AAA and Target: The Versatility of the American Express Brand for Prepaid
May 9, 2011
AmEx has come alive in prepaid and expanded well beyond the boundaries of the gift card segment where its prepaid success began. By leveraging its brand, AmEx is going where the others have feared to tread; up market.
It began the voyage beyond gift with the PASS teen card product, however this solution was tied down because the only funding source was from an AmEx account. We now have word that American Express has launched two GPR related initiatives, a pilot with Target and the AAA Prepaid Membership Card hitting the market this summer. While there are few details available regarding the Target pilot, given the demographic of Target customers, this prepaid product is certainly shooting for adoption well outside the traditional unbanked & underserved market,
Mercator Advisory Group, while recognizing the valuable contribution prepaid cards can make towards the goal of financial inclusion, has long stated that there are even greater volume opportunities for prepaid up market – and at the moment American Express has that market to itself. Discover, should it wake up to the opportunity, has a similar position in the mid-market, and this is still targeting an audience well above the current unbanked and underserved target market.
The American Express brand is typically associated with service, safety, rewards, and travel – all attributes that align extremely well with the AAA member. While it has yet to be seen how many AAA members will activate the AmEx prepaid card, it appears the marketing incentives have been put in place with a $25 gift card for an initial load of $200 or more and a cash back offer.
Of course, pretty much any program manager could establish a similar relationship with a significant brand. For example, Netspend has announced that it will partner with BET on a prepaid product. The difference here, beside the obvious demographic one, is that this BET/Netspend relationship is relatively one sided since BET provides the more recognizable brand and the market access / channel. BET is, in essence, looking for a product partner and not a partner that adds gravitas relative to the financial solution. While American Express may not necessarily have aligned well with the BET demographic, American Express brings significant value into the equation for both Target and AAA because its brand is a trusted financial services and payment card supplier.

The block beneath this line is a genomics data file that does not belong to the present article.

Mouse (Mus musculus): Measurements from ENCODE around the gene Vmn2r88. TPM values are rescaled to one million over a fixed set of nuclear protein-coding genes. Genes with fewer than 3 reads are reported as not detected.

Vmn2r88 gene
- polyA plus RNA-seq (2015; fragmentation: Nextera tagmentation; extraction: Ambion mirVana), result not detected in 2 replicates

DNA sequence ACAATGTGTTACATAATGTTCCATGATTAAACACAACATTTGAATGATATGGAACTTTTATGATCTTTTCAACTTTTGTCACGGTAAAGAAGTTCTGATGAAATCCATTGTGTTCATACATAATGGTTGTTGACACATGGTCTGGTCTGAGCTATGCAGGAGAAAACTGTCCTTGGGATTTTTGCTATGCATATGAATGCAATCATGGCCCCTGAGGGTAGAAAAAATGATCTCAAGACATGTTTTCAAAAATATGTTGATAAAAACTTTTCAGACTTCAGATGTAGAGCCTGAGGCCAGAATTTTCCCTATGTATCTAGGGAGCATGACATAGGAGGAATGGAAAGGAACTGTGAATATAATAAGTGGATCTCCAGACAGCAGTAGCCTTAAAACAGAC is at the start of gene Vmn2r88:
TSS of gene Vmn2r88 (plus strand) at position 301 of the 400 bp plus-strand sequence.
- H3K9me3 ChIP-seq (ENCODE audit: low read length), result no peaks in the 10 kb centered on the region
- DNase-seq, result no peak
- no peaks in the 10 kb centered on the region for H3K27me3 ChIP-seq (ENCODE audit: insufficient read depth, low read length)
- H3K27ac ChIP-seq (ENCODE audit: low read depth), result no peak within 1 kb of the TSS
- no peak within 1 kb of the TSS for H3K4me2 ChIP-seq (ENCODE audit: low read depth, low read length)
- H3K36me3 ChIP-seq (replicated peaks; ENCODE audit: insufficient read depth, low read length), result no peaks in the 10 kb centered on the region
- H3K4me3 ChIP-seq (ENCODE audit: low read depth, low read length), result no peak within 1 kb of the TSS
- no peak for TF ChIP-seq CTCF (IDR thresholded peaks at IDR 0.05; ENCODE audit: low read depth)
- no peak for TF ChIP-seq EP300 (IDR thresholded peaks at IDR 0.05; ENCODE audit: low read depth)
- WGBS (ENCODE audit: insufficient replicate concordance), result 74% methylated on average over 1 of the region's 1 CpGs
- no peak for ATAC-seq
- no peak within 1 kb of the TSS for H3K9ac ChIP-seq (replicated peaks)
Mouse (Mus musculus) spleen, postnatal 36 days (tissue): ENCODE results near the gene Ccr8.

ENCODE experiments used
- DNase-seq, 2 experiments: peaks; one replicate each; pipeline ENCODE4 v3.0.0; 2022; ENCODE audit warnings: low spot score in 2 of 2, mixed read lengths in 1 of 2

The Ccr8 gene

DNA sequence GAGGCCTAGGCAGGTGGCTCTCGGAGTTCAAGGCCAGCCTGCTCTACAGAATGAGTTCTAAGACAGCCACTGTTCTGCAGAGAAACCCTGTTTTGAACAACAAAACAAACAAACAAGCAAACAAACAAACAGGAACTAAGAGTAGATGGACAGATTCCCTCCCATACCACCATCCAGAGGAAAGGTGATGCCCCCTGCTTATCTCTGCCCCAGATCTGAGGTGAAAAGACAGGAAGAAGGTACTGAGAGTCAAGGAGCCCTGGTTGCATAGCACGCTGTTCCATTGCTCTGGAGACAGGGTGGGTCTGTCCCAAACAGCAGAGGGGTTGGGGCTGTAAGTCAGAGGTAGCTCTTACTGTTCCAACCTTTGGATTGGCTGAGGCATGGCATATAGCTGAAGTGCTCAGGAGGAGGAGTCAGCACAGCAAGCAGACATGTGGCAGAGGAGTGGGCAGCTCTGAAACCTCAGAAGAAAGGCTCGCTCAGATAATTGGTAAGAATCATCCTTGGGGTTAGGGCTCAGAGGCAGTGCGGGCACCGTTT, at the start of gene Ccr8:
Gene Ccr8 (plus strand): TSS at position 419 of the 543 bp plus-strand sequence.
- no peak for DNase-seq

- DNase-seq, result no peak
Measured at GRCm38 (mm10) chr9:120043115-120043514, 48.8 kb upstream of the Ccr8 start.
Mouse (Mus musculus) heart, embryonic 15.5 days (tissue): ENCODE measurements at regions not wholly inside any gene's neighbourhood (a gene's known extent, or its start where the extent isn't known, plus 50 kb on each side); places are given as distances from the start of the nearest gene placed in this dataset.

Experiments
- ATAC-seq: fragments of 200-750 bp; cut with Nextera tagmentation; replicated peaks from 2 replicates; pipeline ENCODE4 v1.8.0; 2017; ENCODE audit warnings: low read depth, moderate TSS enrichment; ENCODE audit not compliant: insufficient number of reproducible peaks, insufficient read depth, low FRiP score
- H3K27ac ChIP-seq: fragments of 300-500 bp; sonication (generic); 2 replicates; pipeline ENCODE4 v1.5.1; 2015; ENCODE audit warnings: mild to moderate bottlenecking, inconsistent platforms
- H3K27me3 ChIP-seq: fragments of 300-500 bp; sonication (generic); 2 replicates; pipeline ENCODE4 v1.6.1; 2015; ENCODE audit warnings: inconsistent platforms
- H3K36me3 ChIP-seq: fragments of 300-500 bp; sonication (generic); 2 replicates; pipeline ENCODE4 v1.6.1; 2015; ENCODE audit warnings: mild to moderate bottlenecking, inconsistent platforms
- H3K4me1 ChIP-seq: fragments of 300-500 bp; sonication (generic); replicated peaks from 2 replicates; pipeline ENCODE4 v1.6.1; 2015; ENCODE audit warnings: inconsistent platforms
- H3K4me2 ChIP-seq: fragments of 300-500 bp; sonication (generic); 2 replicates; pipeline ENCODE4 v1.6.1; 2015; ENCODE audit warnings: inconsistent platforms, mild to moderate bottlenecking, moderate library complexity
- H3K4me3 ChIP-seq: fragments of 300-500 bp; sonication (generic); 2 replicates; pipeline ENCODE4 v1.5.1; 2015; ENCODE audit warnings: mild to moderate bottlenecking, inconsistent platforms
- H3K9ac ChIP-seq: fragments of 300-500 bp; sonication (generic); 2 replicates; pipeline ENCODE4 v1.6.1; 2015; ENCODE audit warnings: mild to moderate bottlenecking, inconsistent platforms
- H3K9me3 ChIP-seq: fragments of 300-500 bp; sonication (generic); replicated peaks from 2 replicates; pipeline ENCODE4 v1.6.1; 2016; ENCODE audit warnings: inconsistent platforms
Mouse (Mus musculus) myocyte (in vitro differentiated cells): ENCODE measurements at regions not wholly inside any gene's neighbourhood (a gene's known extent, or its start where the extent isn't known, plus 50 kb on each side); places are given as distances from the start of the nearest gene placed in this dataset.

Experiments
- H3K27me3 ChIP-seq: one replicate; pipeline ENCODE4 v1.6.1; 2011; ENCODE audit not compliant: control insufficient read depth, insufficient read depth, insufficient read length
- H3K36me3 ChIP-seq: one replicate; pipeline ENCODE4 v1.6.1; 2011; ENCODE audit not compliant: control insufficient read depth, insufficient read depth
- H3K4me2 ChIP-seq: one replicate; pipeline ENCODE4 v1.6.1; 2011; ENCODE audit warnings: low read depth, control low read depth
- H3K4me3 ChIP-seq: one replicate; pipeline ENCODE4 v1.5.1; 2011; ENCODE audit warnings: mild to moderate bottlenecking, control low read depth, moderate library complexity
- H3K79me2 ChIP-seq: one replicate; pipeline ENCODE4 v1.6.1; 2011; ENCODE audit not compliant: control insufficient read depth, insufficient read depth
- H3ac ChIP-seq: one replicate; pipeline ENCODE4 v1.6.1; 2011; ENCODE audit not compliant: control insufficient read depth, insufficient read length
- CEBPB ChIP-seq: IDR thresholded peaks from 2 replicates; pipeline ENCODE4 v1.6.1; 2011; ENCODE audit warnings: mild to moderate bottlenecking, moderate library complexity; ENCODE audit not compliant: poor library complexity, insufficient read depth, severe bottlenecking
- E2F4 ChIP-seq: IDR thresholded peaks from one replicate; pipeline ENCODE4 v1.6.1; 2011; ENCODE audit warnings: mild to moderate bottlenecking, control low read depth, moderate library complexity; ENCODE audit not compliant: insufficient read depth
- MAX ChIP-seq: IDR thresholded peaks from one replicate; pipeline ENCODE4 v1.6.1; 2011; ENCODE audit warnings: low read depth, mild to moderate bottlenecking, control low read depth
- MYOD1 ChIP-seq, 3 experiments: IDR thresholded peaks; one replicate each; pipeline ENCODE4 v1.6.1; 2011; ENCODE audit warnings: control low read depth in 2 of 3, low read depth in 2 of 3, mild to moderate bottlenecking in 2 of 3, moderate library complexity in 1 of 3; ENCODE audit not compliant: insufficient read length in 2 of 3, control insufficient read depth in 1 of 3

So American Express will now look for partners with a large customer base that aligns with the American Express brand. I expect the prepaid industry will see several new innovations come out of American Express as it makes its way into the GPR market, since they can use their brand to create different value propositions than the existing prepaid participants. In particular, it will be interesting to see what other assets American Express brings to the table with its prepaid offerings. It has a significant corporate presence (corporate cards), a leading rewards program, Travel (Amex Travel Related Services), Small Business relationships (OPEN), and a wealth of merchant relationships (co-branded cards). American Express is officially the first major financial institution to be positioned as a GPR game changer. I wonder who’s next?